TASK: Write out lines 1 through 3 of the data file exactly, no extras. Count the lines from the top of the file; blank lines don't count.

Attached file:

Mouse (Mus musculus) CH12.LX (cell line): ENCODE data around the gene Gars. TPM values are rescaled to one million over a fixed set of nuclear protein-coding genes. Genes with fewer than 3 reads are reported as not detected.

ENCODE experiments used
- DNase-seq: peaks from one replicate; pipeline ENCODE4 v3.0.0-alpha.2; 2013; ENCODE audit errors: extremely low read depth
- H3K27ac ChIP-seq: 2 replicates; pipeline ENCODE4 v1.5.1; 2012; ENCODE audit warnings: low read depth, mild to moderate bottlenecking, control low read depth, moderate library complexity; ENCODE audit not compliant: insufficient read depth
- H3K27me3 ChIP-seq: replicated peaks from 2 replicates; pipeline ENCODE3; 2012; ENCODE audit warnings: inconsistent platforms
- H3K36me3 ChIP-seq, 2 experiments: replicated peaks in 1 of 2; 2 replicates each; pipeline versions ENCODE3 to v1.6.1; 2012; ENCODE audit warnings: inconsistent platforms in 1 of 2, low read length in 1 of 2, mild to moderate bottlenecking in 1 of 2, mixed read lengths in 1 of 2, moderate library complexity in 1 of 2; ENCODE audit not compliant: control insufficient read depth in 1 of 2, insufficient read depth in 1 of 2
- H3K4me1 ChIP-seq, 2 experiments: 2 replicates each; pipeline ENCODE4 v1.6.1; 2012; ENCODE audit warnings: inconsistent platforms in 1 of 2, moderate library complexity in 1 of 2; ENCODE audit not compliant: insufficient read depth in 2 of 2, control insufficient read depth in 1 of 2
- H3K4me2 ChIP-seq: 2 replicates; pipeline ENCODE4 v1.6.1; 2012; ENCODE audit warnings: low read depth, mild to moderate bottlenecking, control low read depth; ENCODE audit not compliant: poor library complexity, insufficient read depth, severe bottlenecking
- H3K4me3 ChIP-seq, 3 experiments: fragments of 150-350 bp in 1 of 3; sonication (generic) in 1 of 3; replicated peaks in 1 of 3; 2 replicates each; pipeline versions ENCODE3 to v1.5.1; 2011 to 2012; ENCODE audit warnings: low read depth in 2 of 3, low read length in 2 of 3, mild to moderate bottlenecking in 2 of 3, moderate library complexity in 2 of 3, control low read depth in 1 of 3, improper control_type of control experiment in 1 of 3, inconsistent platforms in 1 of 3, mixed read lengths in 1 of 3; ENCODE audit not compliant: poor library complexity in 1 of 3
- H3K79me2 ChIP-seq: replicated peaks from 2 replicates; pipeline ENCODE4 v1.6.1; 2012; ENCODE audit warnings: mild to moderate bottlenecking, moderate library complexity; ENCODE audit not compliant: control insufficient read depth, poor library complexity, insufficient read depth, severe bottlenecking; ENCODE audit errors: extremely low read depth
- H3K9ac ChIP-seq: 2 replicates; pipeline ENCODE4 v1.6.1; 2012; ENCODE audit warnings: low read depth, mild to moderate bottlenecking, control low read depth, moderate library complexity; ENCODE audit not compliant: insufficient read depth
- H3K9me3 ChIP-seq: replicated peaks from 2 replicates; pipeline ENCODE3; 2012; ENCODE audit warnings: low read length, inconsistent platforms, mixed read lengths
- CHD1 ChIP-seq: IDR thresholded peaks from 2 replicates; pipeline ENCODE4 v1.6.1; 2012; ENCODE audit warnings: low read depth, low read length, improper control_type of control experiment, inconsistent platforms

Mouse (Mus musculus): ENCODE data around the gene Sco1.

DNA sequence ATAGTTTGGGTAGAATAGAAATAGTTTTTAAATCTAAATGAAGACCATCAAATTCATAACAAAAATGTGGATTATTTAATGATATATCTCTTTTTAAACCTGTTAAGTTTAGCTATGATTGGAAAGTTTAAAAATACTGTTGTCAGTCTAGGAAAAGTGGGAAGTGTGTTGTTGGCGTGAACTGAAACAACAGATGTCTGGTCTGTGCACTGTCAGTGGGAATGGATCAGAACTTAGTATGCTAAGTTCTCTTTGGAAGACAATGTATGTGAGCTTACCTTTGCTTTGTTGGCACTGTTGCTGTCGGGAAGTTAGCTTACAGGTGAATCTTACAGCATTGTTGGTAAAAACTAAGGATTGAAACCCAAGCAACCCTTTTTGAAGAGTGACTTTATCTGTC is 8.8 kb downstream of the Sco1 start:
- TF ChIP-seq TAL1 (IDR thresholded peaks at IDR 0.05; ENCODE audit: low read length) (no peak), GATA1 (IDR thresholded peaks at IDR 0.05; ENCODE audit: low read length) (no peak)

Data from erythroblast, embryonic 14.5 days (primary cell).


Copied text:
Mouse (Mus musculus) CH12.LX (cell line): ENCODE data around the gene Gars. TPM values are rescaled to one million over a fixed set of nuclear protein-coding genes. Genes with fewer than 3 reads are reported as not detected.

ENCODE experiments used
- DNase-seq: peaks from one replicate; pipeline ENCODE4 v3.0.0-alpha.2; 2013; ENCODE audit errors: extremely low read depth